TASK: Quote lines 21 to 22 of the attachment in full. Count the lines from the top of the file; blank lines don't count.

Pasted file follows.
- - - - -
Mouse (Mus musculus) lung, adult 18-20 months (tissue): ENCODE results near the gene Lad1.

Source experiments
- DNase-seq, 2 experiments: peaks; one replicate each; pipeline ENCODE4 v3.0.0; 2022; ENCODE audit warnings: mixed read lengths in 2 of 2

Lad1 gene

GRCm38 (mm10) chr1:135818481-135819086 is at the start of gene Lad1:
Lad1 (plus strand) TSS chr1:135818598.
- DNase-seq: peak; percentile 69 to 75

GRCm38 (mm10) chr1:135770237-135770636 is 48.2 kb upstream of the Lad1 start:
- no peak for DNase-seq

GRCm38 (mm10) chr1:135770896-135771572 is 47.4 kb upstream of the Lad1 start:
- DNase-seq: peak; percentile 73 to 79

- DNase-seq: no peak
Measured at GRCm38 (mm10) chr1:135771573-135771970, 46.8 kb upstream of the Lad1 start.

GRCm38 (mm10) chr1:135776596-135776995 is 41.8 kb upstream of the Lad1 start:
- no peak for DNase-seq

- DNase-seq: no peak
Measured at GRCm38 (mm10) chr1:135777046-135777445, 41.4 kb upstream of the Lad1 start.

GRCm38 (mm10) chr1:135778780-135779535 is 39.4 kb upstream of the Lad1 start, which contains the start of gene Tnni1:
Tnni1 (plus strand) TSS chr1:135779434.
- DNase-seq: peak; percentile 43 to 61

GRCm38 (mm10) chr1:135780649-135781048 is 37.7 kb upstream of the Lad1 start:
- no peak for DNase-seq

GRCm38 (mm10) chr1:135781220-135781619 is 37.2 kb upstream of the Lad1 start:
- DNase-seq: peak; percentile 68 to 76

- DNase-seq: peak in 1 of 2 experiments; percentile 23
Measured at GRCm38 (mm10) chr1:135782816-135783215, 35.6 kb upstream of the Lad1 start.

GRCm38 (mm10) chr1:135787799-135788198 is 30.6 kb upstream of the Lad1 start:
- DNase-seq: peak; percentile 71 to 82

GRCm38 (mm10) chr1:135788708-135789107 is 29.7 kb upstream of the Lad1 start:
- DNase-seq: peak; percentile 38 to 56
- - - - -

GRCm38 (mm10) chr1:135780649-135781048 is 37.7 kb upstream of the Lad1 start:
- no peak for DNase-seq